When Patients Try to Seduce Doctors

Leigh Page


October 26, 2016

In This Article

Is It the Patient's Fault?

He doesn't like using the term "seductive patient" because it implies that the patient is responsible. "Physicians are 100% responsible for maintaining boundaries in a physician/patient relationship," he says.

Dr Schenthal prefers the term "enticing patient." Patients who entice physicians, he says, are not necessarily seductive. In many cases, they may simply be looking for a close relationship with the doctor, or they are just naturally flirtatious and are not looking for sex, he says.

He also objects to using the term "affair" to describe a doctor/patient romance, because it implies a mutual decision. Dr Schenthal says the relationship could never be truly mutual because physicians have such great power over the patient. Indeed, this view is very widely held throughout the physician-treatment community.

When doctors come to PBI classes on boundaries, Dr Schenthal says, they begin to recognize that as much as the patient may have tried to seduce them, "the doctor seduced himself." He says this self-seduction involved doctors convincing themselves that the long-standing taboo against having sex with your patients, which goes back to Hippocrates, was somehow not applicable in their situation.

Stephen M. Boreman is a San Francisco attorney who spent a decade representing the Medical Board of California in disciplinary cases against physicians, and he now does work for PBI. He says many patient/doctor sex cases that come before the board are "more or less mutual," and do not appear to be initiated by the patient, although he adds that it's not always clear who the initiator was.

Boreman doesn't see much romance in these patient/doctor liaisons. "They're not falling in love," he says. "They just wanted to have sex."

When the relationship ends, physicians can't expect much loyalty from their former partners, says Kenneth W. Goodman, PhD, director of the Institute for Bioethics and Health Policy at the University of Miami Miller School of Medicine. Former patients or their spouses might file a complaint with the medical board. "You have to be leery about what could happen if this thing goes south," he says.

How a Seduction Unfolds

Doctors who respond to patients' advances are "wounded healers" overwhelmed by personal problems, and their judgment is affected, Dr Schenthal says. "When you are in a period of imbalance, you can be vulnerable, and you may lower your guard," he says.

These doctors are no longer engaging in moral reasoning. "Doctors are usually very rational beings, but when your emotions are in play, when you get aroused, you enter a 'hot state,' and you process a moral dilemma very differently than you usually would," he says.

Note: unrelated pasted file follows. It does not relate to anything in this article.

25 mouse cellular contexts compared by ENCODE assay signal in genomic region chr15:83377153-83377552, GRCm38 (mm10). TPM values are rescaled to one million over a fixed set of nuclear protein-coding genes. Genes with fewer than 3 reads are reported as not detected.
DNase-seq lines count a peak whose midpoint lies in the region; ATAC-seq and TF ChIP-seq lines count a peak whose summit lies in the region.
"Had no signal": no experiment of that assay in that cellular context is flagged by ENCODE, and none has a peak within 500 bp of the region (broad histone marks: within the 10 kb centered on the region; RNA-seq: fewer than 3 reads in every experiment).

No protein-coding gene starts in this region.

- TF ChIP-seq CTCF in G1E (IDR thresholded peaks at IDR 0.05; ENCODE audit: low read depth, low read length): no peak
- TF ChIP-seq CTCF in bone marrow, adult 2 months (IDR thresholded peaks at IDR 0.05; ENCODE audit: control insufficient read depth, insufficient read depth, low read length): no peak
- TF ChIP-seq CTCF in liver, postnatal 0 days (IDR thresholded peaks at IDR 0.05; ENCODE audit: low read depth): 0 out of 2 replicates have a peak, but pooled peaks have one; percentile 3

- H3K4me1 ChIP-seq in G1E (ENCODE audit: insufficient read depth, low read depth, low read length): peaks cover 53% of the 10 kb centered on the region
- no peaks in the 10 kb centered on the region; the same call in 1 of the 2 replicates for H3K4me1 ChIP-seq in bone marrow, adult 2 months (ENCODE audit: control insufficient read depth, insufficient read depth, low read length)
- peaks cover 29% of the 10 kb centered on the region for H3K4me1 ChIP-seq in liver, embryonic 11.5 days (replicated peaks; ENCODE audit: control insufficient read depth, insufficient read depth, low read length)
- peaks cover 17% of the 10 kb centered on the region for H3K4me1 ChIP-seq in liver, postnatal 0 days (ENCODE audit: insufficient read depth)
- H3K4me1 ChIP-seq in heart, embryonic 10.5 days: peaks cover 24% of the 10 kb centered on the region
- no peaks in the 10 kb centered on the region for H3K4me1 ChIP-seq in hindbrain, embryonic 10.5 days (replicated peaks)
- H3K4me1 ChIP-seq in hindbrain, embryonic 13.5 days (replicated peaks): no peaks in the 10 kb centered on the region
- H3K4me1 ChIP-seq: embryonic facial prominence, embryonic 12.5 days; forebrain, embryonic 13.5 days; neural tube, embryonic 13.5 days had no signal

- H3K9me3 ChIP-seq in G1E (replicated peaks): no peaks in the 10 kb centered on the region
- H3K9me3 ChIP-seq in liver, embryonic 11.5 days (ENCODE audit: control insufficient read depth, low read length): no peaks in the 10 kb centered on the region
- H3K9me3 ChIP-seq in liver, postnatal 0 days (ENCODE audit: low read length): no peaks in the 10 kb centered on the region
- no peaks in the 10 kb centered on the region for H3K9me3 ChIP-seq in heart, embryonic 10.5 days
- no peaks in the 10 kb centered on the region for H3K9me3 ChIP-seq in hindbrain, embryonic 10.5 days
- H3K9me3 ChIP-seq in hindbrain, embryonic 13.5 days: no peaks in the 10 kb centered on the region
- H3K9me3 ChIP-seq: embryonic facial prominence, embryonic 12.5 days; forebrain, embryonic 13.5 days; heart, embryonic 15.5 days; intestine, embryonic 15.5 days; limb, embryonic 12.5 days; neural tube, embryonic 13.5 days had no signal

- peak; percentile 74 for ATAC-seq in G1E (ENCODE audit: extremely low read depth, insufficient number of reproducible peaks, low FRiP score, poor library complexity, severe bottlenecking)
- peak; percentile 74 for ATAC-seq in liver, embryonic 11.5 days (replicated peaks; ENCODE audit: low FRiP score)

He says he has seen some very distinguished doctors—renowned researchers, deans of medical schools—ignore their better judgment and engage in illicit sex.

For the sexual relationship to happen, the doctor and patient have to break through multiple boundaries that kept the relationship exclusively therapeutic, Dr Heitt says. They might start by talking more and more about their personal lives in the office visit. The patient might then be scheduled for the end of the day, so that they could talk longer. Then they may agree to meet at a coffee shop or restaurant.

"Outside of the office, you no longer have the role of the doctor," Dr Heitt says. "You're not wearing your lab coat and tie." The doctor may not have done anything sexual, but "now there's a huge potential for that."

As an example of what can happen when you accept a patient's invitation, Boreman points to the disciplinary case[11] of a California ob/gyn. A young patient of his said she wanted to interview him at a restaurant about his experiences as a doctor. After they ate dinner together, he walked her to her car. A handshake turned into an embrace and she groped him. He told her he couldn't have sex with her because she was his patient, but he got into her car and they fondled each other for some time.

The woman stopped being his patient, and after several months, he contacted her and they dated. After they broke up, she filed a complaint against him with the medical board about the encounter. The doctor argued that it was brief and unintended, and it did not involve more than touching. An administrative law judge recommended that the charge be dropped, but the medical board imposed a public letter of reprimand.

The doctor appealed the action, noting that the patient had seduced him. The court rejected his appeal, stating, "The idea that a physician could, with legal impunity, receive sexual favors from a patient as long as he does not return them would, in our view, create a loophole in the statute that the Legislature could neither have imagined nor intended." 


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